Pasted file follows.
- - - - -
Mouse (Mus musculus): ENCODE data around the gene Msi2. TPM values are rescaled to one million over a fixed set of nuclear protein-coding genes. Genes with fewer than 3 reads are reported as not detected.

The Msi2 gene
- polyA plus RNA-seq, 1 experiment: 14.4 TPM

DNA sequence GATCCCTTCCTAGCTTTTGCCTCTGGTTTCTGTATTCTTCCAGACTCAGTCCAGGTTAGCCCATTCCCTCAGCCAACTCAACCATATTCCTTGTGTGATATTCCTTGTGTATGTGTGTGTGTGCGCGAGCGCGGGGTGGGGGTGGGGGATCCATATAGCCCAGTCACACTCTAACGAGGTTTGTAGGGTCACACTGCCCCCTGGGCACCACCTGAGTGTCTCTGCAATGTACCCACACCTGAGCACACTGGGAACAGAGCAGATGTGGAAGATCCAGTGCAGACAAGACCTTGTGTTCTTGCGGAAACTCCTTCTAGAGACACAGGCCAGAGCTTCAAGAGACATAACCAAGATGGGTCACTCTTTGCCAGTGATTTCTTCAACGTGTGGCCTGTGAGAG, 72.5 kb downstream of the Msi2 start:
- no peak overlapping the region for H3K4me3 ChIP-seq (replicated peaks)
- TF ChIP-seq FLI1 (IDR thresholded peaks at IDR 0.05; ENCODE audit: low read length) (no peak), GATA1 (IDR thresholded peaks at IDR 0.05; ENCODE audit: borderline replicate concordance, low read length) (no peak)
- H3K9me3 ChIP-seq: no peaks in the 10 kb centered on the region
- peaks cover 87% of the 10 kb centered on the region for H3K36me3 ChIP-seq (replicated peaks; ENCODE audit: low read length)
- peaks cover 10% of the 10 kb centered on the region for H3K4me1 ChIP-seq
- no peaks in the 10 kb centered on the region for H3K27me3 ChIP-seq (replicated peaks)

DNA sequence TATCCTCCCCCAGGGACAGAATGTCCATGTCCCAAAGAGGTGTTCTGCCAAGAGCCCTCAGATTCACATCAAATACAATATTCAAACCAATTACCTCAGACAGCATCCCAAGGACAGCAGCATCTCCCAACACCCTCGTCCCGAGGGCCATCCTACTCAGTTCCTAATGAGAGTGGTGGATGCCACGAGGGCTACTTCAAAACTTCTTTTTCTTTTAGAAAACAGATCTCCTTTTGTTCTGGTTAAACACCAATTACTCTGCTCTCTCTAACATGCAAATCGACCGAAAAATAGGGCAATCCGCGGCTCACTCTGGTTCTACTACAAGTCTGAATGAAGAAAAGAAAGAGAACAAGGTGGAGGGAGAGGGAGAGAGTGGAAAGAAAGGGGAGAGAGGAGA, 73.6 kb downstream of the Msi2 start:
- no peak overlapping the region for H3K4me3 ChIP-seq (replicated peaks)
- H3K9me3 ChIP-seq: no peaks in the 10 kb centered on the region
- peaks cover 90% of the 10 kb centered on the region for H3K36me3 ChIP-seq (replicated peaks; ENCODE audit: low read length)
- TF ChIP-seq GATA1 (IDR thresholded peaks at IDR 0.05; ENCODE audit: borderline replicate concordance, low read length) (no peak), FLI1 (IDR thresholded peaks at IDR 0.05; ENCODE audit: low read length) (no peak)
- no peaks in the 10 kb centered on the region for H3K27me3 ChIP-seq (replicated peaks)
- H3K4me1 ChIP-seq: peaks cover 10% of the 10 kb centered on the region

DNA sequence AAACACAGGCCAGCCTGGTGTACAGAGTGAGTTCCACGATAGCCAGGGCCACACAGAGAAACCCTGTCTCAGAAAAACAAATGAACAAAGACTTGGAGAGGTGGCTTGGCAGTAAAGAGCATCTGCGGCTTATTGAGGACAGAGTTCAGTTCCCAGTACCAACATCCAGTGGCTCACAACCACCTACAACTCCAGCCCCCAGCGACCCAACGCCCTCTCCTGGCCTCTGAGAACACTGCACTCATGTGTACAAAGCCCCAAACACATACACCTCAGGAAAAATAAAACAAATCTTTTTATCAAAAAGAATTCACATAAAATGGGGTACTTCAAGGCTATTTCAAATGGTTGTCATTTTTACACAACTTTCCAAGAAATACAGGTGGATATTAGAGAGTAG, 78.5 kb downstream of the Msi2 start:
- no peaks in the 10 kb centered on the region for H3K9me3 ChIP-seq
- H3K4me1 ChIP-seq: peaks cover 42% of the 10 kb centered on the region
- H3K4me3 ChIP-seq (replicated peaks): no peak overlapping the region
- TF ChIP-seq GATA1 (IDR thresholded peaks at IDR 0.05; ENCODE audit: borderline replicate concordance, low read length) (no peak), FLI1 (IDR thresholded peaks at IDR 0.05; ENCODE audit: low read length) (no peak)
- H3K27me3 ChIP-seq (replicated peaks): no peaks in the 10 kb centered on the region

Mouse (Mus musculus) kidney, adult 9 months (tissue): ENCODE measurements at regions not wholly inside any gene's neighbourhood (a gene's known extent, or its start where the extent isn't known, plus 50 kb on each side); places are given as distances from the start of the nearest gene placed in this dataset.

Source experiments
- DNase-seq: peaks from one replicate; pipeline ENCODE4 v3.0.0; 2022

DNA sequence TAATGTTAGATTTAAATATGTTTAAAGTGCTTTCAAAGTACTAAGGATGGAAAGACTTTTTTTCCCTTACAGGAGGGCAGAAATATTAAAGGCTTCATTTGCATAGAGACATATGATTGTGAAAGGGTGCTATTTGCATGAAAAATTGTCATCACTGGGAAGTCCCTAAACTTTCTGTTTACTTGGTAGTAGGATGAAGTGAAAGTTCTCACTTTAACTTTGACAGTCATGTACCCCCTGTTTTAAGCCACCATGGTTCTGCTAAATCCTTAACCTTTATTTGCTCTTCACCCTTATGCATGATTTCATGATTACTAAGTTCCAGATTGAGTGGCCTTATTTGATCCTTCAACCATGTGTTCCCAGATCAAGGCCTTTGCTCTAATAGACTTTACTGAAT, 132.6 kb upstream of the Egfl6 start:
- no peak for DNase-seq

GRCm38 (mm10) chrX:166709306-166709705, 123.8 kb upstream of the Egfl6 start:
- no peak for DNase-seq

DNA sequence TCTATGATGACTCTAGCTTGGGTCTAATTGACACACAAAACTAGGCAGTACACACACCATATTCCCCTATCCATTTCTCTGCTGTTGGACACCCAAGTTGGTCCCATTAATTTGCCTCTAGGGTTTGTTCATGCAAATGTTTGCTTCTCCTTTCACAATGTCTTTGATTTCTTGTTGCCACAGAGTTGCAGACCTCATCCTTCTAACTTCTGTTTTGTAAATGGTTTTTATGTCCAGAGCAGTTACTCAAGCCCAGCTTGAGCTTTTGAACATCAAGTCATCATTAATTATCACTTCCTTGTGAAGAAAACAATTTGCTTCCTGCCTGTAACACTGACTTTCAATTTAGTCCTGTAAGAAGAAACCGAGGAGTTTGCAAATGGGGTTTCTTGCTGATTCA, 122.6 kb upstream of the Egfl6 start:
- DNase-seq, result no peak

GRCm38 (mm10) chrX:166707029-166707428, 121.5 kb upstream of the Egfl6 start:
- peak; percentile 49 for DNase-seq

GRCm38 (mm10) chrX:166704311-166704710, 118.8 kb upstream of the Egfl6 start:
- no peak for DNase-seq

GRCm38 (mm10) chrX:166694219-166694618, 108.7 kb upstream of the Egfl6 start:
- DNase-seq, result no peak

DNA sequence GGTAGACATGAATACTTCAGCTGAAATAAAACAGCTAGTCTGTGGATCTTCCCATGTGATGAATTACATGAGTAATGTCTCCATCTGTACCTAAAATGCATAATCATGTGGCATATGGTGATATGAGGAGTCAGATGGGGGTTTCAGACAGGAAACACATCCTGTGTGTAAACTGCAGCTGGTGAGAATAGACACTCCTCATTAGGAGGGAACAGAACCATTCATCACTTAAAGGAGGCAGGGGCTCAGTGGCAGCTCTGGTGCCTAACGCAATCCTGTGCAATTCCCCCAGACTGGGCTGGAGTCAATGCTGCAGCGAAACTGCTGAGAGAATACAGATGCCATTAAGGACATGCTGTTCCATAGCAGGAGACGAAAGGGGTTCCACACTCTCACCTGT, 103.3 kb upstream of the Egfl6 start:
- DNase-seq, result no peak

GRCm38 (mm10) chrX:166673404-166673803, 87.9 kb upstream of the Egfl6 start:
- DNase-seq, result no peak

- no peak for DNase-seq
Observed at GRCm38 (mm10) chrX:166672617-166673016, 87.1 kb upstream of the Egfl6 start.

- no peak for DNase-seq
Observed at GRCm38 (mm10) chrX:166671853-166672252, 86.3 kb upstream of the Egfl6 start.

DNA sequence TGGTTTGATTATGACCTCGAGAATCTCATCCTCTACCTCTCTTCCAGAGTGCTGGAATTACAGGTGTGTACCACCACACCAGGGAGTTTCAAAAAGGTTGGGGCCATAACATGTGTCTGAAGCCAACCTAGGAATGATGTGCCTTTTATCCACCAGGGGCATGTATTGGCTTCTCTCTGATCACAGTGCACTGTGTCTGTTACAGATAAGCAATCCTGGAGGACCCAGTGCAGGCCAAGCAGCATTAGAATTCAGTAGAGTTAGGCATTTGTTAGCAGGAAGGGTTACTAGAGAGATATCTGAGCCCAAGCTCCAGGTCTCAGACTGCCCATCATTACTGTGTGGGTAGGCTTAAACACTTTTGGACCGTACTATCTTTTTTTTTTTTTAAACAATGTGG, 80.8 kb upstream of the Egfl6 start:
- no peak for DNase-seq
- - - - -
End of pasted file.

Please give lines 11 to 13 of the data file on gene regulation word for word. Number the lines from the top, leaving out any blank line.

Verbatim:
DNA sequence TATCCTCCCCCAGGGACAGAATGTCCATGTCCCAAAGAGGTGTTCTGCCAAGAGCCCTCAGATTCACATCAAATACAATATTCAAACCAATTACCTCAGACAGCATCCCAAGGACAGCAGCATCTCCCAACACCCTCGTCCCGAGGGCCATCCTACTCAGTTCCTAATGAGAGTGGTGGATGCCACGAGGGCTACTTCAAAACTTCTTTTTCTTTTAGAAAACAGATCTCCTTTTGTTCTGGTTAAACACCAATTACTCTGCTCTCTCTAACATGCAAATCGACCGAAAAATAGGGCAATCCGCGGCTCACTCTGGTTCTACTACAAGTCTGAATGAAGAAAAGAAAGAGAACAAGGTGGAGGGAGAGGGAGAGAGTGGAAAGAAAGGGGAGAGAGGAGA, 73.6 kb downstream of the Msi2 start:
- no peak overlapping the region for H3K4me3 ChIP-seq (replicated peaks)
- H3K9me3 ChIP-seq: no peaks in the 10 kb centered on the region